M.Eng. Capstone Project Highlight: 
Prevention of Early Breastfeeding Cessation

By Iris Wu

A revolutionary breast cream helping mothers continue breastfeeding their newborn children.


The Problem

The American Academy of Pediatrics recommends that infants are exclusively breastfed for the first six months of life, and maintain a diet that includes breastmilk for at least twelve months. However, half of new mothers that begin breastfeeding stop before the recommended time. Nipple pain is significantly associated with early cessation.

“Many people are unaware of the pain associated with breastfeeding. We believe our project will enable mothers to alleviate this pain by utilizing their own breastmilk while bringing awareness to this largely unknown issue.”
— Nicci Cazares

The Solution

To address this issue, this Master of Engineering Capstone Team* developed a process that allows mothers to incorporate their breastmilk into an organic cream base. They’ve come up with both the recipe and a prototype that performs this mixing process. They’re developing a plastic packaging that will contain the cream base to which mothers will add their breastmilk, reseal it, and mix by hand.

Studies show that simply rubbing breastmilk onto the nipple increases the rate of healing for wounds caused by breastfeeding, an improvement from healing creams that contain lanolin, the most popular ingredient in existing nipple creams. A breastmilk based recipe is also an advantage for mothers who are looking for all natural ingredients. Many mothers are concerned that lanolin contains pesticide residues because it is harvested from wool. The team aims to provide mothers with more control over the products they use and to demonstrate the numerous applications of breastmilk.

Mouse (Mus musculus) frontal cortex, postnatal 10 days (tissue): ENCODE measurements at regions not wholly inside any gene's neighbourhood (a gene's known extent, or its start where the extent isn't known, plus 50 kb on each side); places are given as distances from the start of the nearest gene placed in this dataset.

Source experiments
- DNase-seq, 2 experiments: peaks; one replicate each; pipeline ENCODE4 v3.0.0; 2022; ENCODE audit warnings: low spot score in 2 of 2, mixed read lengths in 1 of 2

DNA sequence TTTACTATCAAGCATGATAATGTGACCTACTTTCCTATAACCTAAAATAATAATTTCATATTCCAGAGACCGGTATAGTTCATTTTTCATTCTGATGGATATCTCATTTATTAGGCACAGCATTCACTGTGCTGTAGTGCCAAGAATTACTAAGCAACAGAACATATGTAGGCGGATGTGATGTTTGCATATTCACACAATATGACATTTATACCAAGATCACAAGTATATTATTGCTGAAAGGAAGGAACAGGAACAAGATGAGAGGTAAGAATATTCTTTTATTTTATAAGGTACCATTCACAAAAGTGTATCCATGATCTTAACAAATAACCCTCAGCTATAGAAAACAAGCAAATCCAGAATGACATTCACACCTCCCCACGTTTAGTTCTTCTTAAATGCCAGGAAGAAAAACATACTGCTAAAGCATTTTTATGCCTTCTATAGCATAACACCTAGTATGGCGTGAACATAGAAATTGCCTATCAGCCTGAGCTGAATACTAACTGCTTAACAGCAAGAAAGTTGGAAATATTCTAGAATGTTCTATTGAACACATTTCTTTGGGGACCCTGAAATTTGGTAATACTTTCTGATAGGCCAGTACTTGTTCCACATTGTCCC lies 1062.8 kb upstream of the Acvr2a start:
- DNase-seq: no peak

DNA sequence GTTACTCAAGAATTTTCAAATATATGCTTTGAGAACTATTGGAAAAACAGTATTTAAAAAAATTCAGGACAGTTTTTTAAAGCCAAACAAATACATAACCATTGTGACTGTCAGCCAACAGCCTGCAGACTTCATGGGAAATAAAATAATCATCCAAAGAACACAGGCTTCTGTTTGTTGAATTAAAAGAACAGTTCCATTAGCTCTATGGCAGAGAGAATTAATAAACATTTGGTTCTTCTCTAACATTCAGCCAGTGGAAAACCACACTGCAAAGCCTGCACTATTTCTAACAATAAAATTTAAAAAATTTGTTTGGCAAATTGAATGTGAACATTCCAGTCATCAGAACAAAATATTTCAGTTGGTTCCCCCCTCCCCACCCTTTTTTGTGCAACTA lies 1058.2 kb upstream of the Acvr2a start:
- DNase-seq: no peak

The cream base consists of coconut oil, cocoa butter, and shea butter. These organically sourced ingredients offer antibacterial, anti-inflammatory, and skin protecting properties, respectively. Currently, no other companies have products that enable mothers to incorporate their breastmilk into a cream. The proof-of-concept prototype has been created and they are planning a study to test the efficacy of the cream.

*A core part of the UC Berkeley Masters of Engineering experience is the Capstone Project, where students develop real-world solutions to address crucial industry, market or societal needs.

breastmilk (left and center); unmixed cream base with breastmilk (right)
The package can be cut so that the cream can be used immediately from the packaging or the cream can be transferred to a jar. Both Images on the left and right show the finished product.

Meet the Team

The team members from left to right are Hao Gong, Maya Mason, and Nicci Cazares.

Hao Gong is a pursing a Masters in Bioengineering with a bachelor’s degree in food science, focusing on biochemistry. Her primary interest is infant health and food related products that affect infant health.

Maya Mason is a candidate for a Masters in Bioengineering. She is interested in biotechnology consulting as a method to increase the adoption of innovative technologies.

Nicci Cazares is completing her Masters in Mechanical Engineering with a concentration in Product Design. She is excited for the opportunity to work on a device for women — a device that her close friends, family, or even herself could use in the future.